Wrinkles 
Tea leaves left to stand will clean up mirrors, glassware, furniture & old carpets.
Lemon juice in the water makes a lettuce crisp, whereas salt makes it flabby.
Mustard rubbed into the hands after peeling onions takes away the smell.
Cleaning damp shoes is aided by adding a few drops of paraffin to the blacking, and stuffing them with paper.

Big Flo is a fun and intriguing character in - The Polly Books - now republished by Harlequin Mira Books.


 Available at W H Smith and various book shops.

 Amazon

Thursday, June 30, 2016

100 Anniversary of the Battle of the Somme

I am a lover of history and I have a special interest in WWI. I'm not a scholar or an historian. I write stories. I would have liked to have had a career as a WWI historian. Instead, I feature it in my writing.
Books about WWI sit on my bookshelves, I read them for research, and every time I look at them I am in awe of what those men and women went through - the first world war.

It was a time of new awakenings. The world had never experienced anything on such a grand scale before. Wars had been fought before, but they were country against country. This time, this war, it was united armies fighting across vast areas, something not ever seen or done in history.

I can't imagine, or though I do try, how the people felt at this time. Each side believed it was in the right. I don't get into the politics of that era. I believe that unless you lived in that period with the mind set belonging to that era, then we can only surmise how they thought and why.
I prefer to concentrate on the effects of what was happening to the common people.
When I am writing about the war in my stories, I hope I can capture the feeling of what it was like to be in that world at that time.  There was fear, certainly, but also hope and belief in that they were all fighting for the right cause.

My research is based on the English and Australian people and armies. I am Australian born to English parents and I've attended many ANZAC parades and services on ANZAC day in Australia. However, my heritage is completely British and Irish. I had ancestors who fought and died in WWI. I was amazed to find, while researching my family's genealogy, that one my mother's side, there were great + uncles who fought - six brothers from West Yorkshire went to war, and surprisingly four came home as far as I can find out by the records so far. They bet the odds, but still, that family, my family, lost two, maybe three, young men.

Alfred Ellis - King's Own Yorkshire Light Infantry
Died - 2 May 1915

Arthur Ellis - King's Own Yorkshire Light Infantry
Died - 1 July 1916

Arthur died on the first day at the Battle of the Somme. One of the worst battled with the biggest loss of men in British military history. You can find out more about the battle here.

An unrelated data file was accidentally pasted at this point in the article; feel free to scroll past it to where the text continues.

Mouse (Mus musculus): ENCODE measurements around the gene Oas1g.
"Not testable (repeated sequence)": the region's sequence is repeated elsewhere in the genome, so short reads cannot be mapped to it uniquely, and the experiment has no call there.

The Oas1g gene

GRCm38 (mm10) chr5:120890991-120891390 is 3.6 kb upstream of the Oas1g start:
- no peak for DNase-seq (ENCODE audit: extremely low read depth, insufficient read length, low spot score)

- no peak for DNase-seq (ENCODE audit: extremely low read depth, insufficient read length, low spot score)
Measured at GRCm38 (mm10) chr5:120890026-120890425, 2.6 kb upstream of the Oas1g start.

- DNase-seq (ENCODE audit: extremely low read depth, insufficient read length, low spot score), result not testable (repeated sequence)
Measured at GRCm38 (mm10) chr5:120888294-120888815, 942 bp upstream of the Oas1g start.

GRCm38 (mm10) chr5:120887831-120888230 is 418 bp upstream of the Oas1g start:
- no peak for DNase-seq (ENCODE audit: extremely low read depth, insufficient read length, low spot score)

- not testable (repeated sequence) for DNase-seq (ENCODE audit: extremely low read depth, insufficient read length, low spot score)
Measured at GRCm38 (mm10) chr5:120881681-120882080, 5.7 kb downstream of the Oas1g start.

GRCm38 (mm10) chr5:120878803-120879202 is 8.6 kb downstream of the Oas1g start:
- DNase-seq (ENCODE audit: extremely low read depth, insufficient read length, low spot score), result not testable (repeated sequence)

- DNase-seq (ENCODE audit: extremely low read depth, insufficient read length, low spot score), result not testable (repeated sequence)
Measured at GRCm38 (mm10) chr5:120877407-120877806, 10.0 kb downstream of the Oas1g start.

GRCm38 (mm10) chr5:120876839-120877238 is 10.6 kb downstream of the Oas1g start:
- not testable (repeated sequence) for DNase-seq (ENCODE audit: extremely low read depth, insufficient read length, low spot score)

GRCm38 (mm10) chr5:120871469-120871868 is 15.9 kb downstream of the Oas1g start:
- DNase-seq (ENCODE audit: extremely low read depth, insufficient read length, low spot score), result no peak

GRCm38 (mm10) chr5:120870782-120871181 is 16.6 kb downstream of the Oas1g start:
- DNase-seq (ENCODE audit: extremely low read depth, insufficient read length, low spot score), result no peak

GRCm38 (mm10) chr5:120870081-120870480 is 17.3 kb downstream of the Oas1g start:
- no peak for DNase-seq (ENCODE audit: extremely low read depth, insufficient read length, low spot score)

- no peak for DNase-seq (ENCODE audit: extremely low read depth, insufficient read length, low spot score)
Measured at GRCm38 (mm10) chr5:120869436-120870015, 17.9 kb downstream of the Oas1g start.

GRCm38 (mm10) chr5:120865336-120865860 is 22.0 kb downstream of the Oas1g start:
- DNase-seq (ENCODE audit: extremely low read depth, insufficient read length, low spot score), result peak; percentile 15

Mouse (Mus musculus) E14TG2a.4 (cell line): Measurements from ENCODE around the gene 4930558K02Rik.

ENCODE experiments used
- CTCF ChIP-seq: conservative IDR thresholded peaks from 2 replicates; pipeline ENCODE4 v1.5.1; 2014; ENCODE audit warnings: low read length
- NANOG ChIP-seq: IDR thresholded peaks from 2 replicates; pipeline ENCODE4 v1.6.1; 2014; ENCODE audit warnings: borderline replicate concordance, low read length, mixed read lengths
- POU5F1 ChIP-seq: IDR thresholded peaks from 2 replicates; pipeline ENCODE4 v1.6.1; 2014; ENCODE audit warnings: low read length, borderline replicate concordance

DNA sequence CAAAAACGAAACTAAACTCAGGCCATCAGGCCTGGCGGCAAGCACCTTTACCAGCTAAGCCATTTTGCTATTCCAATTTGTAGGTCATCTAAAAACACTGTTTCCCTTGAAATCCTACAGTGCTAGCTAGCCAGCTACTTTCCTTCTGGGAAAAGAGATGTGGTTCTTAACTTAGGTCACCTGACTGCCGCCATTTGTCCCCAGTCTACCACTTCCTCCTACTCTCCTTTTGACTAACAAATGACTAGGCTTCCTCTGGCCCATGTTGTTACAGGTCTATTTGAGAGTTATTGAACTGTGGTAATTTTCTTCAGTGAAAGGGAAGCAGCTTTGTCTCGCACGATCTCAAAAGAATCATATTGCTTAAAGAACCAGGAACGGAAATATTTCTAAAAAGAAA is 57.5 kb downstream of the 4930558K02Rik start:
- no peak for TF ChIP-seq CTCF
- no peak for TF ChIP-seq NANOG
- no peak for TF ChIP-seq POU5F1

WWI is, without doubt, a changing point in history. A time when women were asked to take the roles only held by men. Women worked in factories, on the land, learned to drive ambulances, became battlefield nurses. They stood up and were accounted for. No longer told to stay by the kitchen sink and look after the children, they had a job to do - they kept the country going.
Strong women and brave men.
We, the future generations, should be so proud of them, our ancestors, for fighting to stay alive, both at home and on the battlefield.


As the years roll by and WWI becomes even more distant, a mere event in history, we should never forget such courageous people who suffered, who buckled down, who stuck together, who got on with the job they were asked to do. They saved us from tyranny. They saved us from invasion. They fought for their country to keep it safe and free.

We should never ever forget their sacrifices.

 We should, and always continue to, educate the younger generations that they live this wonderful carefree existence because of the people who fought, and those that died - for us.

Lest We Forget










Friday, June 24, 2016

Girl Bands in World War II

Girl Bands are not a new phenomenon. Long before Girls Aloud, The Spice Girls, or even The Supremes there were girl bands of quite a different sort. During World War II Girl Bands took over and became increasingly popular once the boys joined up. But it was a time when prejudice against women performing was still strong. Female singers such as Vera Lynn was quite acceptable, but many people thought it wasn’t quite proper for women to blow into a trumpet or make a sax sing.

Ivy Benson was a highly skilled clarinetist and saxophonist who formed her All Girls Band in 1939 playing throughout the war. It is said that she was inspired by listening to the recordings of Jimmy Dorsey and Benny Goodman. They became one of the top bands of the era, although not without some resentment from male band leaders, and the worry that some of her prized musicians would sometimes leave to marry.